Four former presidents of the D.C. Bar Association have signed a letter calling on the group to investigate whether Attorney General William Barr has violated its rules. The District of Columbia Bar authorizes lawyers to practice in the city and has the power to punish them for breaking its rules and to revoke their law licenses.
The complaint argues that Barr has broken Washington’s ethics rules by being dishonest and violating his oath to uphold the Constitution, along with other charges. And it highlights four episodes in Barr’s time as attorney general to make the case: his characterization of special counsel Robert Mueller’s report on Russia’s 2016 election interference, his criticism of an inspector general report on the Russia probe, his criticism of FBI officials in a TV interview, and his role in the disbursement of peaceful protesters from Lafayette Square, outside the White House. A spokesperson for the Justice Department declined to comment.
“Mr. Barr’s client is the United States, and not the president,” the letter says. “Yet, Mr. Barr has consistently made decisions and taken action to serve the personal and political self-interests of President Donald Trump, rather than the interest of the United States.”
Barr’s early description of the Mueller report and his handling of protesters in Lafayette Square have long drawn pointed criticism. But his comments on the inspector general report on the FBI’s Russia probe hasn’t drawn as much attention. In an NBC News interview after the report’s release, Barr called the FBI’s basis for opening the Russia probe “very flimsy.” The letter argues that the criticism was dishonest.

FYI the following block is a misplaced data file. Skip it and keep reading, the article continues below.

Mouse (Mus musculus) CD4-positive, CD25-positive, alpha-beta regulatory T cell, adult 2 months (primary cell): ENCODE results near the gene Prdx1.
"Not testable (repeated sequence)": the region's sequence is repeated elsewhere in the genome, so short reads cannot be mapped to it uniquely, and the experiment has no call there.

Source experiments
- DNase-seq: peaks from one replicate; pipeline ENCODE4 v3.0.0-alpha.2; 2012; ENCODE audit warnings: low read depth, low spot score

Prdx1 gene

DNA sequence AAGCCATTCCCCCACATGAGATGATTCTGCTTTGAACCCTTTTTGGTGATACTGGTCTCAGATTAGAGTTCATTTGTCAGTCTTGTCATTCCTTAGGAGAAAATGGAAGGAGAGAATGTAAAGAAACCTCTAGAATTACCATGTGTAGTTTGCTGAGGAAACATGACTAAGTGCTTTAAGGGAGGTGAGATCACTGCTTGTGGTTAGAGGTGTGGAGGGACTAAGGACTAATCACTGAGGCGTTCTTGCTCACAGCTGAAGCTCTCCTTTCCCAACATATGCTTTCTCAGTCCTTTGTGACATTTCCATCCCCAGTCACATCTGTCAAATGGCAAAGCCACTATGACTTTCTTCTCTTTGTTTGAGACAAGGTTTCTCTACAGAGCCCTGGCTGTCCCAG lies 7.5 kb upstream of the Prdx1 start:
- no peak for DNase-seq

“Indeed, the notion that the legitimacy of an FBI investigation’s initiation should be judged by its end, if applied broadly, could easily chill the initiation of wholly legitimate inquiries for fear of being second-guessed,” the letter adds.
The letter also argues that Barr broke the D.C. Bar’s rules when he criticized former FBI officials’ decisions regarding the Russia probe and suggested they could be prosecuted. The letter focused on a comment Barr made in a CBS News interview: “Just because something may even stink to high heaven and … appear [to] everyone to be bad, we still have to apply the right standard and be convinced that there’s a violation of a criminal statute.”
The letter argued the statement could unfairly influence potential criminal proceedings against those officials and that Barr should have followed the standard DOJ practice of declining to comment on ongoing investigations. John Durham, the U.S. attorney for Connecticut, is investigating the Russia probe’s origins. Some Trump allies, including White House chief of staff Mark Meadows, have intimated that he will bring criminal charges against officials who worked on the probe.
Justice Department spokesperson Kerri Kupec recently told Fox News that Durham is expected to issue a report by summer’s end. “There are no guarantees in life, but we certainly hope to see one by the end of the summer. I think it’s important,” she said.
The complaint’s signatories include a host of legal ethics experts and former government lawyers. Andrea Ferster, Philip Allen Lacovara, Marna S. Tucker, and Melvin White — all former presidents of the D.C. Bar — also signed on.
Bar associations can take years to review disciplinary complaints, and their processes are kept confidential. The letter comes as Barr faces sharp criticism from leaders in the legal profession. Late last month, the president of the New York City Bar Association and chair of its task force on the rule of law sent a letter to top members of Congress calling him “unfit” for his job and raising some of the same concerns raised in this letter.